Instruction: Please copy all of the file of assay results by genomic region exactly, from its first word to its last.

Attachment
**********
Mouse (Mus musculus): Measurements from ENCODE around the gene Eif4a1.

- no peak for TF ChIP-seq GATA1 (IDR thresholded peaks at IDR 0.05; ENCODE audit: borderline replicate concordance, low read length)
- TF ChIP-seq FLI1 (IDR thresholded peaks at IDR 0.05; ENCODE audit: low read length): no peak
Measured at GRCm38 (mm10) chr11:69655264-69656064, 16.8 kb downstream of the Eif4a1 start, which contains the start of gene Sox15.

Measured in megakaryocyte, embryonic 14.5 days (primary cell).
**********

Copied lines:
Mouse (Mus musculus): Measurements from ENCODE around the gene Eif4a1.

- no peak for TF ChIP-seq GATA1 (IDR thresholded peaks at IDR 0.05; ENCODE audit: borderline replicate concordance, low read length)
- TF ChIP-seq FLI1 (IDR thresholded peaks at IDR 0.05; ENCODE audit: low read length): no peak
Measured at GRCm38 (mm10) chr11:69655264-69656064, 16.8 kb downstream of the Eif4a1 start, which contains the start of gene Sox15.

Measured in megakaryocyte, embryonic 14.5 days (primary cell).